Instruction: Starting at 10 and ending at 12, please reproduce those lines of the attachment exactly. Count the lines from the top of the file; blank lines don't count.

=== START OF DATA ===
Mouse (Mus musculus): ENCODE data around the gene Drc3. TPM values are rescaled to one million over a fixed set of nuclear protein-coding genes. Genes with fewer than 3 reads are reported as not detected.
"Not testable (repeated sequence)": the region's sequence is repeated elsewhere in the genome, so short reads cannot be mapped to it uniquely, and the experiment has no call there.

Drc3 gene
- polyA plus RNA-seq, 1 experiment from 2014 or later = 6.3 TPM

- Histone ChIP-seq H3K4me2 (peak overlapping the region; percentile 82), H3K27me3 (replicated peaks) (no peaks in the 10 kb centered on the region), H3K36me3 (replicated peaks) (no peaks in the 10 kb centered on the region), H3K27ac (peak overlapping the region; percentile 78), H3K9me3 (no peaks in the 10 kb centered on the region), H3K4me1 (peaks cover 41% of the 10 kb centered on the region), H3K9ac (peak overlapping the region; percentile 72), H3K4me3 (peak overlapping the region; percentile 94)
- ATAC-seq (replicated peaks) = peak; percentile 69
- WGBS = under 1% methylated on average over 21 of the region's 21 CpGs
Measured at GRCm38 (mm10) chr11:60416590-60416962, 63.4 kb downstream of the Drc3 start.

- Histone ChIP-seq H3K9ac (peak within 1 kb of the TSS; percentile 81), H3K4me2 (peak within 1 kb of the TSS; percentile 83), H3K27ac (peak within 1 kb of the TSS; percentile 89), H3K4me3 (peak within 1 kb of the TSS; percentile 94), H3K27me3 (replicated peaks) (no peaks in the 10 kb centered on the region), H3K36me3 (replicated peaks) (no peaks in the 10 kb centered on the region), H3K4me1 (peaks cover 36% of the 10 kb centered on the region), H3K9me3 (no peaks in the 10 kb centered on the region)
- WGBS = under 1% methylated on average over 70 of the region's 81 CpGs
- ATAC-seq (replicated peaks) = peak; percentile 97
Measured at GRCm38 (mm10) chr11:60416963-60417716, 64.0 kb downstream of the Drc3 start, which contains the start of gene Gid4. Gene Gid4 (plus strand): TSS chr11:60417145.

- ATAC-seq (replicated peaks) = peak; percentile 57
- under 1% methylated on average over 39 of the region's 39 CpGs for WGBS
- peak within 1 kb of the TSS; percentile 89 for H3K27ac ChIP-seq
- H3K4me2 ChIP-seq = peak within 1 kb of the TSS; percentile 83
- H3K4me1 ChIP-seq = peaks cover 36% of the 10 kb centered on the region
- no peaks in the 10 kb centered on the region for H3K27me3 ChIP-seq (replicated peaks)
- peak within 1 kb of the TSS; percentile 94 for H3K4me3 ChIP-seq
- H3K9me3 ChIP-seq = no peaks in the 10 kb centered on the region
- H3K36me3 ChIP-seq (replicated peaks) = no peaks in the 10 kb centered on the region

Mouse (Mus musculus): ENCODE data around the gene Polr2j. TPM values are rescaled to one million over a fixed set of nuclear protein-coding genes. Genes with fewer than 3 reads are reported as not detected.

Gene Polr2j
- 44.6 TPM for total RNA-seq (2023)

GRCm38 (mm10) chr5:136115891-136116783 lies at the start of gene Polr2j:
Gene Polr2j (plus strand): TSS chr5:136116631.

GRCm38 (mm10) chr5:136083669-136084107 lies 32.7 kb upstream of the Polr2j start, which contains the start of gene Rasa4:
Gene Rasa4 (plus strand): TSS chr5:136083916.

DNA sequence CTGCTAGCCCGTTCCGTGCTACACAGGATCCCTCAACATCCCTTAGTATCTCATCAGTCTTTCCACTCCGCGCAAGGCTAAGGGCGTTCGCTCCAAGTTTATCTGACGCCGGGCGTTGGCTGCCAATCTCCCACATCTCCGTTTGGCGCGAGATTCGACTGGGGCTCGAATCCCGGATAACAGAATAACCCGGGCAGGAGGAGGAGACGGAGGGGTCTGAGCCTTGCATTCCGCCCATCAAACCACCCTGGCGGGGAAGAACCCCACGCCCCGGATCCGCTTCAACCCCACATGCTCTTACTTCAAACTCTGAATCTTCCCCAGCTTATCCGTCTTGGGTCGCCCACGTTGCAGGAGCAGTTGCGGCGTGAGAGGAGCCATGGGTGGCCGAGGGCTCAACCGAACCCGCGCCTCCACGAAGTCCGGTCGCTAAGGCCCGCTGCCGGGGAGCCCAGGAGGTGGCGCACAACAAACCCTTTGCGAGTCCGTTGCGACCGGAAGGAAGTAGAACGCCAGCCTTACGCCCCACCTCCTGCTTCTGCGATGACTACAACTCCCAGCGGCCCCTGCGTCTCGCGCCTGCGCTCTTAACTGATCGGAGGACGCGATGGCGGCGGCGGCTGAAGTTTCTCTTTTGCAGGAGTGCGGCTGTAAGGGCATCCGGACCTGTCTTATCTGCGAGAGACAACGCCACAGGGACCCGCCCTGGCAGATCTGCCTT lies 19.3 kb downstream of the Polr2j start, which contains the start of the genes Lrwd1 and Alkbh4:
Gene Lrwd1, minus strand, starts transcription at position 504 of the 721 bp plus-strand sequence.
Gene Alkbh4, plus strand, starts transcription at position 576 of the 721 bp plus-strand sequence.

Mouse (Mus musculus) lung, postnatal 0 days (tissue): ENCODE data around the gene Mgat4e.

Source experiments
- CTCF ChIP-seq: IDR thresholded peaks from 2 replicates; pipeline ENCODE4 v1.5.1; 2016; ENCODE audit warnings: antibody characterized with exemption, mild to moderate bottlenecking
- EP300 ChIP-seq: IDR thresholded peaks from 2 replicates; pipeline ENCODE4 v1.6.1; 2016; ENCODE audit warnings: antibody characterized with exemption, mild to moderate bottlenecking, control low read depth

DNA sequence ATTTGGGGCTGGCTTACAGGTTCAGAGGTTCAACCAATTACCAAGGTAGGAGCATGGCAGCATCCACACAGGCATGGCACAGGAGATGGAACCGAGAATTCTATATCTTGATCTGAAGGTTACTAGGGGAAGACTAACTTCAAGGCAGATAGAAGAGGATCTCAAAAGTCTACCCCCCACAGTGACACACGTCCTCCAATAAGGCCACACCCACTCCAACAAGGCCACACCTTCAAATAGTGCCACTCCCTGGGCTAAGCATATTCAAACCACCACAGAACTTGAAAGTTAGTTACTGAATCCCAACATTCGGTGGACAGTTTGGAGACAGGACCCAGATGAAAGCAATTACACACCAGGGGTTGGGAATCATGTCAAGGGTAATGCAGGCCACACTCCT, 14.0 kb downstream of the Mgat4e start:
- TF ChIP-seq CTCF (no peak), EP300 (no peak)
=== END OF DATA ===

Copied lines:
- WGBS = under 1% methylated on average over 70 of the region's 81 CpGs
- ATAC-seq (replicated peaks) = peak; percentile 97
Measured at GRCm38 (mm10) chr11:60416963-60417716, 64.0 kb downstream of the Drc3 start, which contains the start of gene Gid4. Gene Gid4 (plus strand): TSS chr11:60417145.